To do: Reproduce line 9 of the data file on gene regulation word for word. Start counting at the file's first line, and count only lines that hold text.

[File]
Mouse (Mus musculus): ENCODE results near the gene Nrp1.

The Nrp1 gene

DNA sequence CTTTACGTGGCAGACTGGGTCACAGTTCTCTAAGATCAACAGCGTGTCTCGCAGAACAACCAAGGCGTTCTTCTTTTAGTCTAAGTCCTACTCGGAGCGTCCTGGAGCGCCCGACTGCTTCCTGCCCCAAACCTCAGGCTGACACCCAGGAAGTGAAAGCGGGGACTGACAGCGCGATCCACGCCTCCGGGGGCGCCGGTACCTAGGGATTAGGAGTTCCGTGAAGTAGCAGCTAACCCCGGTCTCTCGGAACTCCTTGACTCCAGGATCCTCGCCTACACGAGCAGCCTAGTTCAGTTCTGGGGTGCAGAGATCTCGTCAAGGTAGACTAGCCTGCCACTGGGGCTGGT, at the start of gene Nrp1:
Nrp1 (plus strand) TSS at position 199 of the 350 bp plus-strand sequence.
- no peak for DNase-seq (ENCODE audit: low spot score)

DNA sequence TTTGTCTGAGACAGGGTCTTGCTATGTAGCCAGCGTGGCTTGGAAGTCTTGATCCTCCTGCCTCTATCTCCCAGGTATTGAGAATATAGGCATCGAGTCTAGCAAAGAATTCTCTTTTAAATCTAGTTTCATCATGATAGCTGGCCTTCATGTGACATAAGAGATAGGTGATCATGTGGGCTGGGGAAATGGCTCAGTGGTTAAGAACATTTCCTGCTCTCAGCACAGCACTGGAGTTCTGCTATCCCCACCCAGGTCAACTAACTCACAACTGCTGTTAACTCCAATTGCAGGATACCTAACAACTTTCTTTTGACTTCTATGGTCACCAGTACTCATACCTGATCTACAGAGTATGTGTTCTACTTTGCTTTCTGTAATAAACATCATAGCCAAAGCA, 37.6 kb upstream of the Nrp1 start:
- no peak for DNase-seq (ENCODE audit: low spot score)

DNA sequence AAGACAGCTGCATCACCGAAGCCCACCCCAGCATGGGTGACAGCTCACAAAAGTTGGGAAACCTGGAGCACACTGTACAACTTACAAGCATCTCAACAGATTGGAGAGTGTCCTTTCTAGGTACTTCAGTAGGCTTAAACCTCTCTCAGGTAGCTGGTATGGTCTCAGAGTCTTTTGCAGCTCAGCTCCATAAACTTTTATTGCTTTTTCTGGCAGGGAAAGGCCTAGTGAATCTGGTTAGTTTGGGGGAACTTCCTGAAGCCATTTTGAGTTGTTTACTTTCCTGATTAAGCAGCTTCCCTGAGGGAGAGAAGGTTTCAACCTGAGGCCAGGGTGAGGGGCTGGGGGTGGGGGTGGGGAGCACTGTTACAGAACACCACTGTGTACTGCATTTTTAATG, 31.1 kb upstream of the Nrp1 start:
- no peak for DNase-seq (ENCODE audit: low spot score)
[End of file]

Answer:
- no peak for DNase-seq (ENCODE audit: low spot score)